Movies are wonderful resources in education, but they are usually associated with passive learning.To keep students active and engaged during movies, we have used a free live-blogging software pro-gram called G-snap.G-snap is a free website that allows anyone to set up a live blogging event; access to the event canbe posted by a link or directly embedded on a webpage. There is no registration required, commentscan be saved, and the event can run for several days. During an event, questions can be posted andmost importantly, participant responses can be moderated before they are shared.
The most recent success was with MGM’s classic The Wizard of Oz which we used as an introduc
tion to a 9th grade unit centered on the universal elements of stories. The lm was chosen because
of its illustration of the steps or stages in a “Journey” seen in most stories. Some of these steps havebeen labeled as the “Call to Adventure,” the “Refusal of Call,” the “Tests, Allies and Enemies,” and the
“Return with New Knowledge”; all of these steps or stages are easily matched with Dorothy’ Gale’sadventure from Kansas to the land of Oz and back to Kansas. When the Wicked Witch of the Westlocks Dorothy in the tower, the confrontation could be called a “Supreme Ordeal.”One specic lesson’s objective was to have students identify a character’s weaknesses or strengths,a preparing for the journey step “Tests, Enemies and Allies.” We wanted students to recognize thequalities that character thinks he or she lacks is exactly the unrecognized quality the character pos
sesses. Of course, Frank Baum’s story is all about motivation and character qualities.Our students are fortunate enough to have the use of net books in class but other digital devices can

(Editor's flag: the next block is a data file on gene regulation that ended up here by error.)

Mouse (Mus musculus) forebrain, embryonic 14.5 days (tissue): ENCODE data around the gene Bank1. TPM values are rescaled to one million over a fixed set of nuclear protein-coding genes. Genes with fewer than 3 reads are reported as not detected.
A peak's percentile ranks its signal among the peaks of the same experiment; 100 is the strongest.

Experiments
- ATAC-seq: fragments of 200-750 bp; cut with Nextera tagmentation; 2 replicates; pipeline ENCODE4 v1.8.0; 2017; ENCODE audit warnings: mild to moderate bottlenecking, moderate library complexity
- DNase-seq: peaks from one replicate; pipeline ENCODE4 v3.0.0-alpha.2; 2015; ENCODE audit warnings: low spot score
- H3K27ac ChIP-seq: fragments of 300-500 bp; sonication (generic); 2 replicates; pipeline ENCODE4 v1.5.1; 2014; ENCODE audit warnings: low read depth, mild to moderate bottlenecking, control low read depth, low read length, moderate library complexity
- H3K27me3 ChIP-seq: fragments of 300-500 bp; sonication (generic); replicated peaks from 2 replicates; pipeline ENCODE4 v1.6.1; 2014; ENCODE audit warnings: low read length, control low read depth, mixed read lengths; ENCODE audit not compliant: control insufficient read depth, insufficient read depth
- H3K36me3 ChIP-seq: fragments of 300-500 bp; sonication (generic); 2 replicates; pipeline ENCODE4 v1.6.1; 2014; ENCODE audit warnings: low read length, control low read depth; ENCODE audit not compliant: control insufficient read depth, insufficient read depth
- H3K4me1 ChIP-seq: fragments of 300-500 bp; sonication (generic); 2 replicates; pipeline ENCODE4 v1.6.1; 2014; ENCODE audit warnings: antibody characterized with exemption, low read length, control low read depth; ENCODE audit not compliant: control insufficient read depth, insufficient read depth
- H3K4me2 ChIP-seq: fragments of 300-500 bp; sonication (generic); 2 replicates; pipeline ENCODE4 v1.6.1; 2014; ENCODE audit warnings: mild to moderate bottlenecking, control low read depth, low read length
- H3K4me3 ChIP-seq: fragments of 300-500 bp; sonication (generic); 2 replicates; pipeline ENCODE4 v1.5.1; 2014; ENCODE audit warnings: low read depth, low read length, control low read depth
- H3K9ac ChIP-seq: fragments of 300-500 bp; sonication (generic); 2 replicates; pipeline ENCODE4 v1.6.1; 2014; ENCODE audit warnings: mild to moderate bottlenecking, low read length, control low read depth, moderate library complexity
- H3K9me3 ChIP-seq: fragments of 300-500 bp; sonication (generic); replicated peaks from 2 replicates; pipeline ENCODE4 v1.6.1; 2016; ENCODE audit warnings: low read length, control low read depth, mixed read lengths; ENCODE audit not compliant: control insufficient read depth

be used to access the materials used in class.
Using the G-snap software, I posed a series of questions at critical moments in the lm• What motivates Glinda to place the ruby slippers on Dorothy’s feet? Is this in Dorothy’s best inter
est?• What happens when one strays off the path of The Yellow Brick Road?• What qualities does the Scarecrow exhibit? How is this connected to his motivation?I also wanted them also to reect on the motivations of the Wicked Witch of the West and the intensityof her dialogue. For example: “those slippers will never come off . . . as long as you’re alive!” or “Thelast to go will see the rst three go before her.”I posted: Is this lm appropriate for children? Is the lm too scary?Their responses were mixed. Many felt the lm was ne for children, but some students considered
that the dialogue was really much more frightening then they had remembered:
“I do think some parts are scary for children. I think I was about 5 years old and I remember hiding
under a blanket when the ying monkeys came on TV.”• “No I don’t think that children should be protected from watching this movie. There are many vio
lent movies that children shouldn’t see but this movie is classic.”• “I saw this lm when I was a little kid, and I was frightened for days, I had nightmares about this
horrible witch, so I think it might be a little extreme for little kids.”
• “I saw it when was like 4 and no its not that bad, they will get over it. It’s not like a death threat,well it kinda is but never mind. I don’t think it’s that bad.”